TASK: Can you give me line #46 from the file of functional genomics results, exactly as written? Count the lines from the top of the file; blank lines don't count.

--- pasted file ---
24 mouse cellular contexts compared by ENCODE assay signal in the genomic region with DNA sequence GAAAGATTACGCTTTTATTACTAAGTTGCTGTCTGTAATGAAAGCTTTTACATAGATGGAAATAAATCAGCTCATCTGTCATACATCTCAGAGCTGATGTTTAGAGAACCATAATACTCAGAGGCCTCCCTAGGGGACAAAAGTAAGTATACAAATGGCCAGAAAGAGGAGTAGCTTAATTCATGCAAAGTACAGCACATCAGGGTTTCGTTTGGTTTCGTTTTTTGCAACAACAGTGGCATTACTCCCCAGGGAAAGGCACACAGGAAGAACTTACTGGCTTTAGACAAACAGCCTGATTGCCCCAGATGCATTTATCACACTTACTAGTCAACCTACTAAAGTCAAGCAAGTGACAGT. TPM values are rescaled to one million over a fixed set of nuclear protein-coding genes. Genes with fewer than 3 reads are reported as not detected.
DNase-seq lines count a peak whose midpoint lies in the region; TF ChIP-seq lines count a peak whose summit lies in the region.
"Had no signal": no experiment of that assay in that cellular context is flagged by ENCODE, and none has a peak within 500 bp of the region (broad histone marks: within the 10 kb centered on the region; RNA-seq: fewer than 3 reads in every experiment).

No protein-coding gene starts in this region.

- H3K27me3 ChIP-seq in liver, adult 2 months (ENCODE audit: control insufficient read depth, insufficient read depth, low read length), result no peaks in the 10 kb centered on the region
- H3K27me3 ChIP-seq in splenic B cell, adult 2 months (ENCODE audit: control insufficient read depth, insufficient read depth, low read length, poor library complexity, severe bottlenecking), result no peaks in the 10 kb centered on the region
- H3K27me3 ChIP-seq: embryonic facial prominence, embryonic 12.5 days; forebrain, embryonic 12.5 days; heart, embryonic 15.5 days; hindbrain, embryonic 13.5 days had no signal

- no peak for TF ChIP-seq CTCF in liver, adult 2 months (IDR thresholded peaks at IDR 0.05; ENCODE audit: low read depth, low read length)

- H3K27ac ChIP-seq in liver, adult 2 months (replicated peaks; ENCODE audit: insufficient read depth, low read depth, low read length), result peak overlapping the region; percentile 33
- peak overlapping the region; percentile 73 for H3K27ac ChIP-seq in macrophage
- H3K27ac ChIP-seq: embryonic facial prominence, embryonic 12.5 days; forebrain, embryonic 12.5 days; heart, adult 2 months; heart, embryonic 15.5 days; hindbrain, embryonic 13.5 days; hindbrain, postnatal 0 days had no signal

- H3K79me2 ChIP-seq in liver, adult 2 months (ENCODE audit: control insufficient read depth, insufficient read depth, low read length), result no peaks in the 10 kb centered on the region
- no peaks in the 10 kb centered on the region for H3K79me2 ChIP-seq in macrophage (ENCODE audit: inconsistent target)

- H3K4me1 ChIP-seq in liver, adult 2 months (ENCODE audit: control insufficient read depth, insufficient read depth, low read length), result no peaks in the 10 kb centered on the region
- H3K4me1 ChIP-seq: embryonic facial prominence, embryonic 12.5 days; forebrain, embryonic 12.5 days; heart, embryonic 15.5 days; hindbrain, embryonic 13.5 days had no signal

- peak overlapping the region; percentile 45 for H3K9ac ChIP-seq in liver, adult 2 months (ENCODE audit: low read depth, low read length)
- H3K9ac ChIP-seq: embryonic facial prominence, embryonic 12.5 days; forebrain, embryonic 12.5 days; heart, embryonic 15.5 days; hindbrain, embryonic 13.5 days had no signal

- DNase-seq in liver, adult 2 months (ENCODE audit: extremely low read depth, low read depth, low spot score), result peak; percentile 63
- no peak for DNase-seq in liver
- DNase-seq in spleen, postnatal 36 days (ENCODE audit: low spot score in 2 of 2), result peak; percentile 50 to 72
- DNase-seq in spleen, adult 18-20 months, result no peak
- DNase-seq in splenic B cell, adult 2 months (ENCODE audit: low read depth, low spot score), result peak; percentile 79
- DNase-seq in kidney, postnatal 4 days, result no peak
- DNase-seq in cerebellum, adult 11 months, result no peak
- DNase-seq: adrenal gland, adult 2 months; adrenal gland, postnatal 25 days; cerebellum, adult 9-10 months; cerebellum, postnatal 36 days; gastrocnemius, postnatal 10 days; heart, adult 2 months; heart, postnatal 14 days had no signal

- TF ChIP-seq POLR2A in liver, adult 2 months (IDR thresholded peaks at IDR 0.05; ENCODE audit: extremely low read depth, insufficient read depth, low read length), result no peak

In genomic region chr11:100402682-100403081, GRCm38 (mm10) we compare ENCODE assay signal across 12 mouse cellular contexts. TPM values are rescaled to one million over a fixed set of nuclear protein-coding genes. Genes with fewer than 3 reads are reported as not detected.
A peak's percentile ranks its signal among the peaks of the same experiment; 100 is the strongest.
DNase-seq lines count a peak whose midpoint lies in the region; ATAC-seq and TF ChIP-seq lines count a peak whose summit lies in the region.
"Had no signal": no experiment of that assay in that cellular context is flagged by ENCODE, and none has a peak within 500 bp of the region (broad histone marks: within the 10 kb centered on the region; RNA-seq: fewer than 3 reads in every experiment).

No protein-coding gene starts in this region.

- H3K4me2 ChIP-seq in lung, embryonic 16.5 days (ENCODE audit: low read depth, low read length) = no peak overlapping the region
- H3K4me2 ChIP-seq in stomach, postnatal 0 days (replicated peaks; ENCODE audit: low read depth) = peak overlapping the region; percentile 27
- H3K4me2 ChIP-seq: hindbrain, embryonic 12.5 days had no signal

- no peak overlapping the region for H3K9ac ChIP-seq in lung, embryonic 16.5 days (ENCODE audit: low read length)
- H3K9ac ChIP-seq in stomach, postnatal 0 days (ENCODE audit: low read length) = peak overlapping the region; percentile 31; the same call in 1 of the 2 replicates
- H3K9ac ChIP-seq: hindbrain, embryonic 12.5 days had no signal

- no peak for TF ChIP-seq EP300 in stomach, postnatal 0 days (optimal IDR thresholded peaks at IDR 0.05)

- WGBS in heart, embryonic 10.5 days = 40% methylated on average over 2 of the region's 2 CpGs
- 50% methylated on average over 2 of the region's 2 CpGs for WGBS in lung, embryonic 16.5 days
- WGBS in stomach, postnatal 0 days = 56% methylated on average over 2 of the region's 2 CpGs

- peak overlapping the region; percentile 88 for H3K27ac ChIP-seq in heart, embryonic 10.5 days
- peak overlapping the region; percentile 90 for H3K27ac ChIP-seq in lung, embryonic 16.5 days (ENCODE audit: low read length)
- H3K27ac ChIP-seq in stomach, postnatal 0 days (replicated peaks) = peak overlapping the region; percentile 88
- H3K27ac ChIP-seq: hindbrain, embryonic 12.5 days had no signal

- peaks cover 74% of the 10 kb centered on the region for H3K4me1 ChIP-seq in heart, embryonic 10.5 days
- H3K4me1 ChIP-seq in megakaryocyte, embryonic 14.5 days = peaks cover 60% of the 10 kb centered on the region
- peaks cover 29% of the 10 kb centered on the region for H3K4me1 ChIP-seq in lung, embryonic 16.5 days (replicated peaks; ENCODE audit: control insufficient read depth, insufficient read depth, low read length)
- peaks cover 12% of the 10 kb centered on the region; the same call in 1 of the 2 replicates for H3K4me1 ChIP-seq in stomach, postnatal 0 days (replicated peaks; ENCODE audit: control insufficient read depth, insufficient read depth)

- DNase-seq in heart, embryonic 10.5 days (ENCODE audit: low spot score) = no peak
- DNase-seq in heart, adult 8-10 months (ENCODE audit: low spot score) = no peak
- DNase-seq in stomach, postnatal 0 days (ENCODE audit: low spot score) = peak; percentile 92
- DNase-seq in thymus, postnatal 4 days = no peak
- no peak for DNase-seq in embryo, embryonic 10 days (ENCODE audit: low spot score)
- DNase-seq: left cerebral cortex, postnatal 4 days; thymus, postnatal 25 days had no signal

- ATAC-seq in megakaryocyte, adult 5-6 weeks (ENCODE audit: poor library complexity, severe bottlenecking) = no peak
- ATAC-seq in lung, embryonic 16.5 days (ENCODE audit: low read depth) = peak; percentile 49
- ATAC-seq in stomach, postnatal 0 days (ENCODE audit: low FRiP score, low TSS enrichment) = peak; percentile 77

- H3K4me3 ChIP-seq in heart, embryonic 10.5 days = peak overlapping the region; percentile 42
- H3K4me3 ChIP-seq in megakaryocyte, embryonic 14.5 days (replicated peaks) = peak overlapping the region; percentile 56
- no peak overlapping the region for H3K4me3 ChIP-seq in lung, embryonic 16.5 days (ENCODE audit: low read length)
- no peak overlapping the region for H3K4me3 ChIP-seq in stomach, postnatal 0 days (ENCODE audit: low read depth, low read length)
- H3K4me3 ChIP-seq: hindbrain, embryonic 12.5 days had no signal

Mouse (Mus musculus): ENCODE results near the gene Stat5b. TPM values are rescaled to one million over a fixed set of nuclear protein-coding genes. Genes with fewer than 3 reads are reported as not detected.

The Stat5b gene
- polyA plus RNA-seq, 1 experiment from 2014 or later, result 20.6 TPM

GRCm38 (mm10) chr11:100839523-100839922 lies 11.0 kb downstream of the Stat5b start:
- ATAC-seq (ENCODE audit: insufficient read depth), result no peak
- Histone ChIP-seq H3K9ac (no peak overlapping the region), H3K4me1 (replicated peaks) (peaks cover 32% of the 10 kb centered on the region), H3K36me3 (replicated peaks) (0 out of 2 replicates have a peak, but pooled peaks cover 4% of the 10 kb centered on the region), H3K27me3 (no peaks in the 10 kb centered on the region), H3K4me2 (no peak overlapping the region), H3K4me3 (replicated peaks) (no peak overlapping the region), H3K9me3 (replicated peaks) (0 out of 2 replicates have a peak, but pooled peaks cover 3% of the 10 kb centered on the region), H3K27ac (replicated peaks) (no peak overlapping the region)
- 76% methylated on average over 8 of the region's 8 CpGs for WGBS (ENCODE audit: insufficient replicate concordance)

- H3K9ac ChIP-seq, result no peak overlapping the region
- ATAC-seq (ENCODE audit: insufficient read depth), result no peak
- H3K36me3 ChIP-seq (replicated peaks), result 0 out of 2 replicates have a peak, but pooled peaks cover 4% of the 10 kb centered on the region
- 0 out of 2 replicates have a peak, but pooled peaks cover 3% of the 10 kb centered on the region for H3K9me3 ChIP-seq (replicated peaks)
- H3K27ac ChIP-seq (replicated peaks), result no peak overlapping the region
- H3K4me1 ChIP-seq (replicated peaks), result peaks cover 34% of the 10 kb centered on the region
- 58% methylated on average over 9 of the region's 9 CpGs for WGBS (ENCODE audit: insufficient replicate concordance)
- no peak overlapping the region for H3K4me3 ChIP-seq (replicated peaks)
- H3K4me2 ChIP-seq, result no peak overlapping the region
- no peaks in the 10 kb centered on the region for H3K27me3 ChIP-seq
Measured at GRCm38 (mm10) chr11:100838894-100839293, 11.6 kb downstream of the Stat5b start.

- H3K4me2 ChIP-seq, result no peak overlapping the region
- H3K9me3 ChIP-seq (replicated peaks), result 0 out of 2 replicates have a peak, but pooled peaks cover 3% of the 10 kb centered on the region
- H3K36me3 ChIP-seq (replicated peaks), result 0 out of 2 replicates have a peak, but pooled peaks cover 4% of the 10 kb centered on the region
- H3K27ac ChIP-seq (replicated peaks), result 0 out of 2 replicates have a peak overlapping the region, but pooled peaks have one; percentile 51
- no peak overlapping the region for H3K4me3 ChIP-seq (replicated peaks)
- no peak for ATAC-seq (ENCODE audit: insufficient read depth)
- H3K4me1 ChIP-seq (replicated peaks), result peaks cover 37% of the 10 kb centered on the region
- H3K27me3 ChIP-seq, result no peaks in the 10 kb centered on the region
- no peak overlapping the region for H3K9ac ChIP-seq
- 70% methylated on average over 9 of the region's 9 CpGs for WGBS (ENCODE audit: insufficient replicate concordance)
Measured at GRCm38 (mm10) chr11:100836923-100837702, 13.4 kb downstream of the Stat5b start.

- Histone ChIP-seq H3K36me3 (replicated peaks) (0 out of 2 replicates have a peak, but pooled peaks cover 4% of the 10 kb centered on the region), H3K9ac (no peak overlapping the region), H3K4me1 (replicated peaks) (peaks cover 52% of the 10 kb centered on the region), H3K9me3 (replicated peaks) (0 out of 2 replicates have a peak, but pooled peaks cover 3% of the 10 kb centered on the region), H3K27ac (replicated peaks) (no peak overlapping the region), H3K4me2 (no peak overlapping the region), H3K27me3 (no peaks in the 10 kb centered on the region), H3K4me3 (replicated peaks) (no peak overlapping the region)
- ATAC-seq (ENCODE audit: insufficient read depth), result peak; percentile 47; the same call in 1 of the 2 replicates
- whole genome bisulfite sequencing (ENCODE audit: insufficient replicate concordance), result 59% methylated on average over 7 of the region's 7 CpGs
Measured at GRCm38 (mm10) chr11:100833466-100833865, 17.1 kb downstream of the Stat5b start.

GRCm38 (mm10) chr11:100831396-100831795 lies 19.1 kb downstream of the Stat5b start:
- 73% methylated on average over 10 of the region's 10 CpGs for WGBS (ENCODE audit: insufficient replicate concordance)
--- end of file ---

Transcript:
- peaks cover 74% of the 10 kb centered on the region for H3K4me1 ChIP-seq in heart, embryonic 10.5 days